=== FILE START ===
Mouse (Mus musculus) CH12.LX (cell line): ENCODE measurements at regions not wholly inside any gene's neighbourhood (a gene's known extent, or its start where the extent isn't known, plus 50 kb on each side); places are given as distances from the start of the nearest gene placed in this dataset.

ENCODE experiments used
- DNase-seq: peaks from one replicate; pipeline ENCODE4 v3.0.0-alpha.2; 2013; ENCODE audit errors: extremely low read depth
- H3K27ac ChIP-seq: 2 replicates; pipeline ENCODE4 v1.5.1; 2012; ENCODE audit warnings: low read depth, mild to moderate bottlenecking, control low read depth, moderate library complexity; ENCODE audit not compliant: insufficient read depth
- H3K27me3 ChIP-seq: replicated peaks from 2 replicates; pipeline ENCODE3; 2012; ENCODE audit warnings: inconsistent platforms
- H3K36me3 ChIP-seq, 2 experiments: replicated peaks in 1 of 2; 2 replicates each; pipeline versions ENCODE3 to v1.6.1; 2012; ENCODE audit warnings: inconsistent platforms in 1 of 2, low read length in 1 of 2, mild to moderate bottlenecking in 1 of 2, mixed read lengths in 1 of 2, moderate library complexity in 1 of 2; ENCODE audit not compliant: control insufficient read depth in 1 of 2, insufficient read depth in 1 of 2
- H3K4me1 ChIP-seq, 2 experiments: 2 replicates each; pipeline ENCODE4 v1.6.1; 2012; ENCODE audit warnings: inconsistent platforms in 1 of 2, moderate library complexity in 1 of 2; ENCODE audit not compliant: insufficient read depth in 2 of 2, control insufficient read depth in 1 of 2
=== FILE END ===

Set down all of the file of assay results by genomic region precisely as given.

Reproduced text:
Mouse (Mus musculus) CH12.LX (cell line): ENCODE measurements at regions not wholly inside any gene's neighbourhood (a gene's known extent, or its start where the extent isn't known, plus 50 kb on each side); places are given as distances from the start of the nearest gene placed in this dataset.

ENCODE experiments used
- DNase-seq: peaks from one replicate; pipeline ENCODE4 v3.0.0-alpha.2; 2013; ENCODE audit errors: extremely low read depth
- H3K27ac ChIP-seq: 2 replicates; pipeline ENCODE4 v1.5.1; 2012; ENCODE audit warnings: low read depth, mild to moderate bottlenecking, control low read depth, moderate library complexity; ENCODE audit not compliant: insufficient read depth
- H3K27me3 ChIP-seq: replicated peaks from 2 replicates; pipeline ENCODE3; 2012; ENCODE audit warnings: inconsistent platforms
- H3K36me3 ChIP-seq, 2 experiments: replicated peaks in 1 of 2; 2 replicates each; pipeline versions ENCODE3 to v1.6.1; 2012; ENCODE audit warnings: inconsistent platforms in 1 of 2, low read length in 1 of 2, mild to moderate bottlenecking in 1 of 2, mixed read lengths in 1 of 2, moderate library complexity in 1 of 2; ENCODE audit not compliant: control insufficient read depth in 1 of 2, insufficient read depth in 1 of 2
- H3K4me1 ChIP-seq, 2 experiments: 2 replicates each; pipeline ENCODE4 v1.6.1; 2012; ENCODE audit warnings: inconsistent platforms in 1 of 2, moderate library complexity in 1 of 2; ENCODE audit not compliant: insufficient read depth in 2 of 2, control insufficient read depth in 1 of 2